My Own Hundred Acre Wood

Having long ago delighted my children with the wisdom and humour of A.A. Milne’s Winnie-the-Pooh tales, I intended to visit the Royal Ontario Museum’s special exhibit about Winnie-the-Pooh. Through an over-abundance of Covidian caution I didn’t do it last summer; by fall the Museum closed and the exhibit was dismantled and returned to the Victoria and Albert. I hope to see it there sometime in the future.

Part of the charm of the Winnie-the-Pooh stories is that they happen in a distinctive physical setting, the Hundred Acre Wood. I have the good fortune to live near my own Hundred Acre Wood.

A Walk in the Wood

Not far from my house is a small park in the flood plain of one of the creeks running into Toronto’s Don River. The park encompasses the creek, open fields, hills for tobogganing, and a paved path that is cleared in the winter. As you go down into the park from the local Community Centre, the paved path bends to the right. But if you turn left, you come quickly to an unpaved trail that leads you into a wood that extends to the southern end of the park.

Using a map, I calculate the area of the wood alone as approximately 20 acres. Not quite as large as Winnie-the-Pooh’s wood, but similar is scope. It takes about 10 minutes to walk from one end of the wood to the other on the trail, which is somewhat hilly, with frequent exposed tree roots (runners beware!)

The forest itself consists of tall maples and oaks, some of which have been blown down. The creek is shallow and meandering, with gently sloping banks and a sandy floor. In the middle of the wood is a teepee someone formed by standing branches against a large tree.

The wood is well-used by runners, walkers, dog-walkers, and parents with children. The wood displays four distinct seasons, particularly the yellows and reds of autumn. Sometimes in winter the unpaved trail gets icy and regular users stay away.

The Hundred Acre Wood is magical because I can plunge myself in a genuine, wild forest that is a ten-minute walk from my suburban home. This does require ignoring the large homes overlooking the wood, which is easier to do when there are leaves on the trees. I like to think that the children who visit this Hundred Acre Wood with their parents consider it as magical a place as Christopher Robin’s Hundred Acre Wood.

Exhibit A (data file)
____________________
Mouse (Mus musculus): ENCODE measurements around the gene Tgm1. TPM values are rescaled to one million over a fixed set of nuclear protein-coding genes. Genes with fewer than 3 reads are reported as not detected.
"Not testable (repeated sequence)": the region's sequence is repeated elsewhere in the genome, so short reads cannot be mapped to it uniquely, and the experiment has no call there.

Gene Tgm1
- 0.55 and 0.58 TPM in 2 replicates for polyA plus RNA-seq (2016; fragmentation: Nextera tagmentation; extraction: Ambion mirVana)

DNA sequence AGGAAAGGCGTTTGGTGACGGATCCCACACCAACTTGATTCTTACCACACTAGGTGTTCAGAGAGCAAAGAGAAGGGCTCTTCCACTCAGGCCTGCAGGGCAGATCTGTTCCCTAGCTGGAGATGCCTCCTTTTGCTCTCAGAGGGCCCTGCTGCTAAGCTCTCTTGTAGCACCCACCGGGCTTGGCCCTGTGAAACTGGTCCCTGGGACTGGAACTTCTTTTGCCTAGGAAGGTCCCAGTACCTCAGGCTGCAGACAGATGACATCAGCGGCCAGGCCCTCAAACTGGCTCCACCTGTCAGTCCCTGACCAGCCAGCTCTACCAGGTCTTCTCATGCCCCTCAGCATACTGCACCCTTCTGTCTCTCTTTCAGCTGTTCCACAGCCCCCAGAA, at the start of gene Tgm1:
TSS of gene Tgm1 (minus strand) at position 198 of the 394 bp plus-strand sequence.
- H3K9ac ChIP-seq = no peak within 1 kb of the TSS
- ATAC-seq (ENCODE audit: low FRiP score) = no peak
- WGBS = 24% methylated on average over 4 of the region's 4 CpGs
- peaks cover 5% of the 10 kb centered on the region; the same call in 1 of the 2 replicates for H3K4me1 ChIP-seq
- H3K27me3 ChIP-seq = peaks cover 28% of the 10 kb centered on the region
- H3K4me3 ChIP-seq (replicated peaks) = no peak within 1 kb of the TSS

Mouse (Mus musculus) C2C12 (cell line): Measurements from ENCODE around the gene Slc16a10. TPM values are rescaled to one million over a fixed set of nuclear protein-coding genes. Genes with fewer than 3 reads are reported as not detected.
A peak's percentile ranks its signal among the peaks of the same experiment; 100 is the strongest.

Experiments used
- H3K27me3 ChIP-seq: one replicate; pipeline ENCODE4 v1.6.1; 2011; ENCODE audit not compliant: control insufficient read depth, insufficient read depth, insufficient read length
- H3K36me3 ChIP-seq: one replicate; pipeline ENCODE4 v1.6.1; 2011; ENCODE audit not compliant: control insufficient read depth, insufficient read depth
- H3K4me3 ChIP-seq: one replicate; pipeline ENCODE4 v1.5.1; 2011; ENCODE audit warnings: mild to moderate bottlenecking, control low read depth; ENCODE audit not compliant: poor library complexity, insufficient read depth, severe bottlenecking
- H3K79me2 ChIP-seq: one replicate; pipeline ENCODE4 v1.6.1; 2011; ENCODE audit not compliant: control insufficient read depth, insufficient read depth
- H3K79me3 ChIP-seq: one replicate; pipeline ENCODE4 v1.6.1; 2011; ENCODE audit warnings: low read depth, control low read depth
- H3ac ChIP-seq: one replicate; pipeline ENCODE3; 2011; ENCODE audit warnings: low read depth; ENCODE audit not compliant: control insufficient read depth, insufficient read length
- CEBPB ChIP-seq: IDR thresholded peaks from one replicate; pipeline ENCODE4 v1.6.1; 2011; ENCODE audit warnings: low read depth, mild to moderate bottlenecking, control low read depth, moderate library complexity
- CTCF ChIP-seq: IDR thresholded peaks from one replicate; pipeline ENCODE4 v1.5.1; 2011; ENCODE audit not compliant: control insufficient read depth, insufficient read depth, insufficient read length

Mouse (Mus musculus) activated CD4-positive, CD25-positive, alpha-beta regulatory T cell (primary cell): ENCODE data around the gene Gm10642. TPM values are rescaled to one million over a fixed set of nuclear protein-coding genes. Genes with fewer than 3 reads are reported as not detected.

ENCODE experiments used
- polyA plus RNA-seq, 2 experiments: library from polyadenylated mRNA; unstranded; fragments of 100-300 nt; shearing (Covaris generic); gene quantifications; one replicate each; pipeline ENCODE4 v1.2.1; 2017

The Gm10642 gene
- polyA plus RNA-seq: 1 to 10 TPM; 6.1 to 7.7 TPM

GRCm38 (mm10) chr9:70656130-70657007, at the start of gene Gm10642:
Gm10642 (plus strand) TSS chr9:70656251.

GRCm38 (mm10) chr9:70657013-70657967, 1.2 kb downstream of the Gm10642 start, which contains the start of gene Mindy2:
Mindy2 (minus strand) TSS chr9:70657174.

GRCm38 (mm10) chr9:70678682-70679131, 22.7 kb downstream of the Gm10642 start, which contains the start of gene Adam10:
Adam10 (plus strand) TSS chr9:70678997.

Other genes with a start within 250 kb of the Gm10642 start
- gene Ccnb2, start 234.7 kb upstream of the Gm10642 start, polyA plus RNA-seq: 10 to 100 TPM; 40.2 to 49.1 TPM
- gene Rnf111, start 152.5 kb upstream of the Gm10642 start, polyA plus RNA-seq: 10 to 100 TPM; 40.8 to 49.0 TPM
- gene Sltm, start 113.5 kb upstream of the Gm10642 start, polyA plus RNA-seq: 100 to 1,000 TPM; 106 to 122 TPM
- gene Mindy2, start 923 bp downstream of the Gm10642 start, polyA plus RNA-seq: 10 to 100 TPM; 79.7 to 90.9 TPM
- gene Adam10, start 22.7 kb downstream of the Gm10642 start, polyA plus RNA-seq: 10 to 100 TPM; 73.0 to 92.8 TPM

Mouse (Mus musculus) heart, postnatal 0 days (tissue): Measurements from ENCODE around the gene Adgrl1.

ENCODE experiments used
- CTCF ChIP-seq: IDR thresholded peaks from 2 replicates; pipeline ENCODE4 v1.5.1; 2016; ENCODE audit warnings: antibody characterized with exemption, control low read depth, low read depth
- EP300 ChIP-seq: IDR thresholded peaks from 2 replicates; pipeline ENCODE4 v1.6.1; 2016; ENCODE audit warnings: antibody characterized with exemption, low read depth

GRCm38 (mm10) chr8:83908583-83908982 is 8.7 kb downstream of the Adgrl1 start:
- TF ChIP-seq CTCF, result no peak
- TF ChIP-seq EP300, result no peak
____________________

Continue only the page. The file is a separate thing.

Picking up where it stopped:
Preserving the Wood

The Winnie-the-Pooh stories end on a sad note, with Christopher Robin coming of age, no longer being allowed to do nothing, and leaving the Hundred Acre Wood, Pooh, and the other animals behind. I can’t imagine any adult reading the last story to their children without tearing up, conscious of the passing of childhood and the loss of innocence.

People imagine – I know I do – the past as being a physical place and express the desire to revisit different rooms in that place. Of course we can’t do that, but we can carry in our minds memories of the places where moments or periods in our lives unfolded. We can sometimes revisit such places and find that that they have physically changed or, even if they haven’t, they may seem different from our memories of them.

My wish is that my Hundred Acre Wood remains unchanged. Because it is in a park on a flood plain it can’t be developed for housing. Taking down the trees would serve no purpose. There is no need to pave over the trail.

I want to be able to visit, almost every day, that tiny bit of forest that exists in the middle of the city. And I want the children for whom this little forest was as full of enchantment as Christopher Robin’s Hundred Acre Wood to be able to return to it as youths and adults and nostalgically contemplate their childhood.


1 comment

  1. Thank you for this reflection, Prof. Borins!
    I hope that you will get to see the special exhibit about Winnie-the-Pooh in the near future and that the park near your home will remain intact for more generations of children to enjoy it.

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